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Peace,

Farai

6
Our little bloom

DIY Mushroom Costume

My kid has a wee obsession with mushrooms, and I thoroughly encourage it. She’s had a mushroom themed Easter, and birthday this year, might as well make it a triple and go the same route for Halloween as well.

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I posted a picture of her Halloween costume and got several people asking me how I made it, so I wanted to make a shareable post.  Halloween can be a super wasteful time of year, and as always I am always trying to figure out ways to be as low waste as possible.

Disclaimer: I am not a perfectionist, I get an idea, and then fly by the seat of my pants. This costume was not the neatest, but it sure is cute.

What you will need for the hat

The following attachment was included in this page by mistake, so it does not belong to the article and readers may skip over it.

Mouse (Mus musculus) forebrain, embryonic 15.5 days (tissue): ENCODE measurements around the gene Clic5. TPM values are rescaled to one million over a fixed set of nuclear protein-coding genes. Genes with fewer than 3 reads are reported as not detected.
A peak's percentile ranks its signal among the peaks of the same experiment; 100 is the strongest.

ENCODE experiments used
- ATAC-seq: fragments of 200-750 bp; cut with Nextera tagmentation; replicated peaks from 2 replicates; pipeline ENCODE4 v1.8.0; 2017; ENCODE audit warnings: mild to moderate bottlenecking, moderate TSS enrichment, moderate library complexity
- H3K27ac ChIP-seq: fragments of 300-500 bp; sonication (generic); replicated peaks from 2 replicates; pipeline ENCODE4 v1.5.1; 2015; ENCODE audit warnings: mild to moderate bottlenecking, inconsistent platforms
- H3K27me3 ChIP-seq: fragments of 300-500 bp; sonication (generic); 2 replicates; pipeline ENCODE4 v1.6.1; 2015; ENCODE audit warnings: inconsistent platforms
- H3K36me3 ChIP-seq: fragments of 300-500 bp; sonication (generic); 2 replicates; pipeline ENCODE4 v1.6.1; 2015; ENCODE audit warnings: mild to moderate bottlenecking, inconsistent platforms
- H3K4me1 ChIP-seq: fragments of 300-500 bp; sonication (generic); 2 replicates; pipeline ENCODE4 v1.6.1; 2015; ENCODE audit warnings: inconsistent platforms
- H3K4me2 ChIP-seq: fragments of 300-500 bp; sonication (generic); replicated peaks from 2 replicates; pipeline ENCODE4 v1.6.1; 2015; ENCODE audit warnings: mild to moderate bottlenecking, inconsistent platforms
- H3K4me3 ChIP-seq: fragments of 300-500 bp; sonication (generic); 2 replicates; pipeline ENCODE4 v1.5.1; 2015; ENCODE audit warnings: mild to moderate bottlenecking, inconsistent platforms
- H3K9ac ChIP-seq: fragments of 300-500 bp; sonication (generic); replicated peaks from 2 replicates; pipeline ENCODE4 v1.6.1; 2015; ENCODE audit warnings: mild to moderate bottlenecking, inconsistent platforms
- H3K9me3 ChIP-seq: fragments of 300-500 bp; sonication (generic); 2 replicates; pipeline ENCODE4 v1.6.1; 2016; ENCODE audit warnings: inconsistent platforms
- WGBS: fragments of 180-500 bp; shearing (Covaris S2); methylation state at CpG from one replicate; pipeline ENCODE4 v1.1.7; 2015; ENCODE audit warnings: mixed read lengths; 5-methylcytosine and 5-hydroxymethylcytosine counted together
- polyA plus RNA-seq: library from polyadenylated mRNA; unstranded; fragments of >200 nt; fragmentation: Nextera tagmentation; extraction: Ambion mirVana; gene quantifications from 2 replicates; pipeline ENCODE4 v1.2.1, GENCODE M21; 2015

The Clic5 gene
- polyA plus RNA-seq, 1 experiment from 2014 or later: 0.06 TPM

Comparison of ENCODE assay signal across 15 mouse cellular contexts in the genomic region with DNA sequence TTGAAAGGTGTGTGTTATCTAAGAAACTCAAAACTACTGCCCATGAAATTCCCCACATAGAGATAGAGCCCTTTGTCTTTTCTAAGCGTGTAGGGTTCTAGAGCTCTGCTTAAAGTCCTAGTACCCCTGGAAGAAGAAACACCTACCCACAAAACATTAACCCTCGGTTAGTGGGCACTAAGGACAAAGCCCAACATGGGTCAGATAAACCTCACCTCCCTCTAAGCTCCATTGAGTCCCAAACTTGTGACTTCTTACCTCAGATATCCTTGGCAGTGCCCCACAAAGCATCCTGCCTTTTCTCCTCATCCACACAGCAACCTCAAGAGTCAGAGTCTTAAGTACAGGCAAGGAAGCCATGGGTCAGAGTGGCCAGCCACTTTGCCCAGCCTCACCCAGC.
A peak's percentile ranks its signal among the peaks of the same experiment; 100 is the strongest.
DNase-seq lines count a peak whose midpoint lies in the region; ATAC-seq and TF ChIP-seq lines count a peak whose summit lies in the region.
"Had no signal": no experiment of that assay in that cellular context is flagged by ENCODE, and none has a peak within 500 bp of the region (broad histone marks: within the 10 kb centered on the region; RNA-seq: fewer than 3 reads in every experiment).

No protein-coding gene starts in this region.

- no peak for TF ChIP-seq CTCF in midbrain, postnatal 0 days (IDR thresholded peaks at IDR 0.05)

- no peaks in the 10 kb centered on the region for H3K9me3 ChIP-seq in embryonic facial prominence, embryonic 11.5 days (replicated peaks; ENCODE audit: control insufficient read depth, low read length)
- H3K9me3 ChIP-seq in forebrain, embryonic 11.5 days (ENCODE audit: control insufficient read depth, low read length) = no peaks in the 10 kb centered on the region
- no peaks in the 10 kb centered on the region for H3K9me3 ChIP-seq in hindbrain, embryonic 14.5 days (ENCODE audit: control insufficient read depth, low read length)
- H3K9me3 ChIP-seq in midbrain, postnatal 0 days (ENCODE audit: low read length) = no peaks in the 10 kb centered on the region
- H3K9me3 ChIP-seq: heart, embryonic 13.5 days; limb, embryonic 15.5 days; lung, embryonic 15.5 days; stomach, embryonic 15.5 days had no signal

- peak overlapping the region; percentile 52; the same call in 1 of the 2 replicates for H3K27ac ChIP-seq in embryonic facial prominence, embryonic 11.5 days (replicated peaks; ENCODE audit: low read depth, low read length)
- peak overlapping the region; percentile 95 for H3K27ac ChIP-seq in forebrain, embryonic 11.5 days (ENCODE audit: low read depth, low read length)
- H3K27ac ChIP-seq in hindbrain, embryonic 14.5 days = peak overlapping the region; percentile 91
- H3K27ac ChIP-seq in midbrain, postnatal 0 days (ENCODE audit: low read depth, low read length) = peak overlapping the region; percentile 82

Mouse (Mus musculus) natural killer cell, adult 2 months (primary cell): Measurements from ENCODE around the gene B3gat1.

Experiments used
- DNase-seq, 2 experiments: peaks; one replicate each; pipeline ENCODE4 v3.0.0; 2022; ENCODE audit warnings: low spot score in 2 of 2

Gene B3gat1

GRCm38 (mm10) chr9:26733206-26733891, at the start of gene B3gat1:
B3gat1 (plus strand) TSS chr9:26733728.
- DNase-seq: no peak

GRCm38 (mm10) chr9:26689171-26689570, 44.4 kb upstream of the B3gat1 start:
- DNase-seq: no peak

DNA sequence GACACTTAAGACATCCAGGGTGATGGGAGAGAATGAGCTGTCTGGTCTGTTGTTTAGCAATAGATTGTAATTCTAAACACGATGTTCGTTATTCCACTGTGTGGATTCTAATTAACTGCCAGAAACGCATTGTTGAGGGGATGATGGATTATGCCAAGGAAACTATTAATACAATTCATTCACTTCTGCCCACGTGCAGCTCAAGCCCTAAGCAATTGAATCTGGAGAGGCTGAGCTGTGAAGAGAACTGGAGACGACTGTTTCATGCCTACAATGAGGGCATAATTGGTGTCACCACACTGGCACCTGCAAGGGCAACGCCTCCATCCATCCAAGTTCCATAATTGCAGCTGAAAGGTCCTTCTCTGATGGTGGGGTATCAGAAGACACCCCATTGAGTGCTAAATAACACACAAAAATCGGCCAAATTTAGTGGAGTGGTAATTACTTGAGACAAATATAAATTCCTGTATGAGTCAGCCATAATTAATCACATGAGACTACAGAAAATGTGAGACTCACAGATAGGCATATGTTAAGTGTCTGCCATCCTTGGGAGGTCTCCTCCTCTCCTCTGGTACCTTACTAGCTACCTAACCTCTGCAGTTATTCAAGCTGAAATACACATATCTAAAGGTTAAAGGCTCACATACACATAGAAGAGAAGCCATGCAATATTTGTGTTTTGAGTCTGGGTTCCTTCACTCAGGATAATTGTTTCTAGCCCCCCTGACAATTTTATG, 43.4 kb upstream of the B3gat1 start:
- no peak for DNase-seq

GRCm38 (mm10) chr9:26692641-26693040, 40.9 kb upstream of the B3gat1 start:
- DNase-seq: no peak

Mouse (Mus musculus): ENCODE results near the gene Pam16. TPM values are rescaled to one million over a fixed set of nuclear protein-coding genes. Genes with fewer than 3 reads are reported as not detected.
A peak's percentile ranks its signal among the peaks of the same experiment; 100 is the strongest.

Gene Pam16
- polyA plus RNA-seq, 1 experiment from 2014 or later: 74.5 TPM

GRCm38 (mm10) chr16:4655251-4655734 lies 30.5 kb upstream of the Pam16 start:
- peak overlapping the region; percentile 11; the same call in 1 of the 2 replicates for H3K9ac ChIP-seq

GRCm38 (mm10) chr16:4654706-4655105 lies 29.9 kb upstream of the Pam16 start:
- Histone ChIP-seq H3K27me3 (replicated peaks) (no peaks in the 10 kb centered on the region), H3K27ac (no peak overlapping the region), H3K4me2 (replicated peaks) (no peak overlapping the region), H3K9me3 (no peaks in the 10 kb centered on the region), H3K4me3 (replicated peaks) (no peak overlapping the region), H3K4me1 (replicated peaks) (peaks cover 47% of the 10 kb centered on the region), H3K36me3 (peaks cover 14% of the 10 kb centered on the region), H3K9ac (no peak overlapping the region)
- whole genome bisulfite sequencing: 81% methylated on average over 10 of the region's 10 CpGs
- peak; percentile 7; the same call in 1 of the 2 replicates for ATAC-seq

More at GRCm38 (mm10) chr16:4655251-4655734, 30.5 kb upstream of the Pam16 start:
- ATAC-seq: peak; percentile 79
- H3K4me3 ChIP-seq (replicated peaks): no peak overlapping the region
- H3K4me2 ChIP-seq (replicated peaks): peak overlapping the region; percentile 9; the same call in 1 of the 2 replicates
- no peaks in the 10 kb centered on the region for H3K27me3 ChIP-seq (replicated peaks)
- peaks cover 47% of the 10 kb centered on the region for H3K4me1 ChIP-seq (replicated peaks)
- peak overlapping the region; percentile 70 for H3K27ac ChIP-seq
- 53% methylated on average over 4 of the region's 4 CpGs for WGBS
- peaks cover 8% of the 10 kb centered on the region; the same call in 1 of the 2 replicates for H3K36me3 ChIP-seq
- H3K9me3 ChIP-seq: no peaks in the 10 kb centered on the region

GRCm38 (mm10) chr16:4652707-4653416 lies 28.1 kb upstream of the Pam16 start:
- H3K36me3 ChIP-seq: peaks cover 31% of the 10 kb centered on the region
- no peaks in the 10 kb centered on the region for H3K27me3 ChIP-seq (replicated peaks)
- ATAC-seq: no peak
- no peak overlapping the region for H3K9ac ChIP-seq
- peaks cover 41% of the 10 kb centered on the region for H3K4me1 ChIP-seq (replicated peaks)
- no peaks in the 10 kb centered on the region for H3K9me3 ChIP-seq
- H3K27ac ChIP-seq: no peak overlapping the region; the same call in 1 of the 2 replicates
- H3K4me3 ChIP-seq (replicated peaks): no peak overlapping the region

Umbrella hat/ or a wide brimmed hat

White clothes

Paint (I used acrylic) but you can use whatever color paint your mushroom is going to be

Glue (I used fabric glue and my hot glue gun)

A yard or two of  red fabric – I used red and white because her costume was an Amanita Muscaria mushroom but you can use whatever color fabric for your mushroom.

Half a yard of white fabric – for the bottom of the hat.

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How to do it

Drape the red fabric on the hat or umbrella to gauge how much you will need to cover the whole top, and have some fabric to over lap underneath the brim. Trim the fabric to what you need. Use hot glue gun or fabric glue to secure the red fabric to the hat. Be liberal, and make sure to glue it around the rim too. Don’t make it a tight drape, leave room for natural folds in the fabric.

For the bottom, cut strips of the white fabric, and glue them down around the base of the hat to make the bottom of the mushroom.

Once its all secure, paint on the white dots et voila! A little mushroom cap awaits you.

The bottom

If she had white clothes, I would have just thrown those on her. But she didn’t and my lovely pal Carrie gave me the idea of using white pajamas as the base from primary.com (use code Primaryfaraih4 for 25% off) because after Halloween, she can just wear the jammies for bedtime.